I have a small cottage/cabin (26' x 24'), small budget, where living
for weekends and vacation, 2 adults. I did the construction myself
(extending a 10'x10' existing one).
There is not a septic installation; so far the toilet is outside, also
I made myself an outside shower.
There is not running water, only rain water or bring water from a
spring (when not raining). I am collecting water into a 250 gal water
I am thinking to have an inside toilet and a shower. I did prevue a
separate room for that. I would like to use these facilities during
the winter also, (ski season), when frequently -20 C.
What would be the solution to have an inside toilet and shower? There
is also a boiler for hot water.
Is a septic fosse a good solution if not having running water? Any
The suggestion about truck stop showers brought back memories-- and a
laugh. Back in 1989 we had a hard freeze and my pipes were frozen solid.
A nearby truck stop advertised "Free showers with Diesel fillup", so I
took them up on their offer. Filled up my Isuzu Diesel car with about 8
gallons and got my shower. Larry
I have known of cases where infrequent usage such as yours was handled
by a couple of buried 55 gal drums instead of a septic tank. Just
keep the gray water (sinks & showers) drained to a separate source.
You should get a good response to this question at alt.survival.
A question was posted on alternative waste disposal methods and to this
Composting toilets don't work well if your climate is cold and are
infrequently used. They need A bit of heat in order to keep them
In my opinion your best option is an Incinolet toilet (incinolet.com)
These toilets use electricity (110 or 220) to incinerate the solid waste
that you can than put in the compost pile or trash from time to time.
I intend on putting one in my basement as my sewer discharge is higher
than the basement floor and I don't care to mess around with pumps down
The only problem is they are not cheap starting at $1600.00 for there
cabin size unit.
As to your grey water you might get by with A dry well but your local
building code dept. should be consulted on that.
On Wed, 21 Feb 2007 14:06:41 -0600, email@example.com wrote:
In my opinion, your best bet is to dig a deep hole and a lot
of trenches, and put in a digester and drainfield.
But that's just me.
Failing that, put in a holding tank, and pay
someone with a truck to come pump it out
once a year.
Right now I use a 5 gal bucket fitted with a toilet seat. They sell
them at places like Cabela's camping supply. I keep a trash barrel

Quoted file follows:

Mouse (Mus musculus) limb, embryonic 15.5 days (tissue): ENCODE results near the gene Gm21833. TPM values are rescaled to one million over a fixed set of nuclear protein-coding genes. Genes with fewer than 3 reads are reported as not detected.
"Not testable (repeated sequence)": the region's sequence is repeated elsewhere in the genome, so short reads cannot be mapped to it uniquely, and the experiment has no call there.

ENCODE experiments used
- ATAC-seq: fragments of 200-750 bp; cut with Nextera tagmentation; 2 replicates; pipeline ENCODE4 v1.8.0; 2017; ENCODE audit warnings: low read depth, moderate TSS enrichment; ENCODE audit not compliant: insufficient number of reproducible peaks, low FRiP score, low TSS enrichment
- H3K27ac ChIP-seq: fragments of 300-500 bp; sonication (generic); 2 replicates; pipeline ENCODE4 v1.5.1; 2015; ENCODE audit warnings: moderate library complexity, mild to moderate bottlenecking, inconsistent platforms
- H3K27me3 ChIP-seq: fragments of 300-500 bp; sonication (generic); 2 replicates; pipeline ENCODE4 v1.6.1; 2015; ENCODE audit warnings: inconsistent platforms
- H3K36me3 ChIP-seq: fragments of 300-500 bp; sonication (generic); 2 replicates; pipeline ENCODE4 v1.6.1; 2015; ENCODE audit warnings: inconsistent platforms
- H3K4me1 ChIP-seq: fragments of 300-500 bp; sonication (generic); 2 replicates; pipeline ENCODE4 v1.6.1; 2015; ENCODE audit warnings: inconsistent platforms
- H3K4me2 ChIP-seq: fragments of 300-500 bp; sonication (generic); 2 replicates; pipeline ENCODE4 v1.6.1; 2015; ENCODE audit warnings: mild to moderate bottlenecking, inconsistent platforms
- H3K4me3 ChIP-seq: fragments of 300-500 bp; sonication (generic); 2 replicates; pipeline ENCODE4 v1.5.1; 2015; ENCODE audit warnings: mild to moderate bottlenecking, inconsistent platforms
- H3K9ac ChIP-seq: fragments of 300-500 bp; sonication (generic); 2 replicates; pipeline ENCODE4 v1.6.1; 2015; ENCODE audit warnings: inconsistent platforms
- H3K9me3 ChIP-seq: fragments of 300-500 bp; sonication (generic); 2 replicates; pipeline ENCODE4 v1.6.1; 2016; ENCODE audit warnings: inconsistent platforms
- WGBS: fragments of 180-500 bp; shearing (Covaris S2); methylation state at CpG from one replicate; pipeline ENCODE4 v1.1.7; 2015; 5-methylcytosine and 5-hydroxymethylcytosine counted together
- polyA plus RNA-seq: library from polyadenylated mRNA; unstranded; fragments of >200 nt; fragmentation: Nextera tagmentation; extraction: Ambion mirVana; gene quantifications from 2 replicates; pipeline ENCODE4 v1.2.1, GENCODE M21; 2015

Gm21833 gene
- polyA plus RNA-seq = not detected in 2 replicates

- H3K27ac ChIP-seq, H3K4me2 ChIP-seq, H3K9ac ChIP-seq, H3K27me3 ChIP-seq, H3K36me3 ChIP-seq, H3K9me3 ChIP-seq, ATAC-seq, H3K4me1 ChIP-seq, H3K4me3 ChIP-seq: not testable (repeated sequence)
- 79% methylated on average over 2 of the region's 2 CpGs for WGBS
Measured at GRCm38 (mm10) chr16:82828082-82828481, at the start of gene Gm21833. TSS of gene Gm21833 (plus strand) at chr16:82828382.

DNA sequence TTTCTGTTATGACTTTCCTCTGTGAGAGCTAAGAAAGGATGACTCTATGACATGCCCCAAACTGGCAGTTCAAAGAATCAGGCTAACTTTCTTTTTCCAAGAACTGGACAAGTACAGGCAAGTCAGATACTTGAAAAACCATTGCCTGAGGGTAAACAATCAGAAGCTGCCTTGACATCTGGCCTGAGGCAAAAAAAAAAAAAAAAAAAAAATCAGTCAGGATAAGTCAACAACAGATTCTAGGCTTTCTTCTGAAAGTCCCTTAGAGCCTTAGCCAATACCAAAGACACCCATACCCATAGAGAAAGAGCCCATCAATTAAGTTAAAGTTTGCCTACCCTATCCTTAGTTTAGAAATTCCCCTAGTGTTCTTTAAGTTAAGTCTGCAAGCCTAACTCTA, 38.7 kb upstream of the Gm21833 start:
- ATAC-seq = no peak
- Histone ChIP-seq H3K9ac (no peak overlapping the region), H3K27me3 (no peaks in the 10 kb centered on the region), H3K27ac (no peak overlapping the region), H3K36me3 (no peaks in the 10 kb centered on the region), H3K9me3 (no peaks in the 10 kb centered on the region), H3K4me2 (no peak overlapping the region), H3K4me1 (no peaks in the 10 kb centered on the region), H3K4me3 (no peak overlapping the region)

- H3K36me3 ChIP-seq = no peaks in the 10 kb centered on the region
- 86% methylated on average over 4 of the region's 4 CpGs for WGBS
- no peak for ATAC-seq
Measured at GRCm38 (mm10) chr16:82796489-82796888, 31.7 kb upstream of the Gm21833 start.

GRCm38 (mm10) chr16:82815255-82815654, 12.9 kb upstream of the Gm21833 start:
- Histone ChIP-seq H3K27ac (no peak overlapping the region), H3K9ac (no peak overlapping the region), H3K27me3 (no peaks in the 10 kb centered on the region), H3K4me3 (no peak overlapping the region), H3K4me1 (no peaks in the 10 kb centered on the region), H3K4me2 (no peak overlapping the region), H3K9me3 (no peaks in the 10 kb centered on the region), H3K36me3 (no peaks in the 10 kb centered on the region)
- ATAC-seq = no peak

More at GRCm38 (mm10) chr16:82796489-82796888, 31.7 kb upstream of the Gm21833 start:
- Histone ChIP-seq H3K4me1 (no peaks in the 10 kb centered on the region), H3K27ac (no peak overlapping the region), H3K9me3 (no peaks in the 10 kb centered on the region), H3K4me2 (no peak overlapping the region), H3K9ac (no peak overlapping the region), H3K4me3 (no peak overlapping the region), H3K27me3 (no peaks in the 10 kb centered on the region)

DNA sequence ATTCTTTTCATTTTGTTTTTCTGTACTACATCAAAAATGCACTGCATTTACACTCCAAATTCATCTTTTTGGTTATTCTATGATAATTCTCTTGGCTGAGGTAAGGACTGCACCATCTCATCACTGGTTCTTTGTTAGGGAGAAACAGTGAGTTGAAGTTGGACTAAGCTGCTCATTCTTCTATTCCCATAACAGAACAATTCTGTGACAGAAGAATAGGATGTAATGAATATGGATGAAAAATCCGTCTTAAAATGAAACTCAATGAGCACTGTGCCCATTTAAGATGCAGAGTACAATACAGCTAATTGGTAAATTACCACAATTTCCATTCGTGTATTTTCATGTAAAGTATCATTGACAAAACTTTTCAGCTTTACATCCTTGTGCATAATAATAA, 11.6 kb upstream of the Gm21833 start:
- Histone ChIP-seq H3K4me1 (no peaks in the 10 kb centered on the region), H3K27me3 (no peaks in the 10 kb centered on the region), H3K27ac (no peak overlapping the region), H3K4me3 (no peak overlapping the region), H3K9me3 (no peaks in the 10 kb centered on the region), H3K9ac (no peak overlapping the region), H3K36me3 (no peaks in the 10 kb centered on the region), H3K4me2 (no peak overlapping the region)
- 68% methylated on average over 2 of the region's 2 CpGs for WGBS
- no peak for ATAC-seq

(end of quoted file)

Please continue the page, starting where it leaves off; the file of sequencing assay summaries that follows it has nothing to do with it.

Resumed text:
full of either sawdust or potting soil and cover promptly. This way
you can have the pooper indoors where it's warm. When I'ts full you
carry it out to your compost site where you keep it well coverd. The
must read book on this topic is found at this link:
(Amazon.com product link shortened)72099340/ref=sr_1_2/002-3966213-2105633?ie=UTF8&s=books
I have hot showers at home but bathing can be done by filling a tank
like they use to feed horses. Pipe in water and heat it on the cook
stove. The tank can be stored elswhere when not in use. Smaller
bowls can be use for cleaning hands, face and privates. A sink can be
installed to just run out onto the ground or maybe a dry well.
Any truckstop gives free showers for truckers and they don't care if
you are a real trucker or not. Just show up with your duffel bag and
head for the shower. It's nice if you buy some gas. It is always a
private shower where you can lock the door behind. You can bring the
glock if worried.
This is what we do:
In the winter, we haul water up in 55 gallon barrels when the snow is not
too deep. At times, there is just NO way except to snowshoe or snowmobile.
I have a pump, and we pump it to two 55 gallon drums in the loft. We have a
winter piping system of plastic pipes. This gives enough water to flush the
toilet, and to take showers with Solar Showers, and water heated on the
stove. You just have to be careful when you leave any standing water to put
some RV antifreeze in there or your p traps will burst. Upon leaving, you
also have to antifreeze everything.
Remember that you are required to get a septic permit, and they can be
downright difficult to deal with if you do it illegally, up to the point of
them digging it up and billing you.
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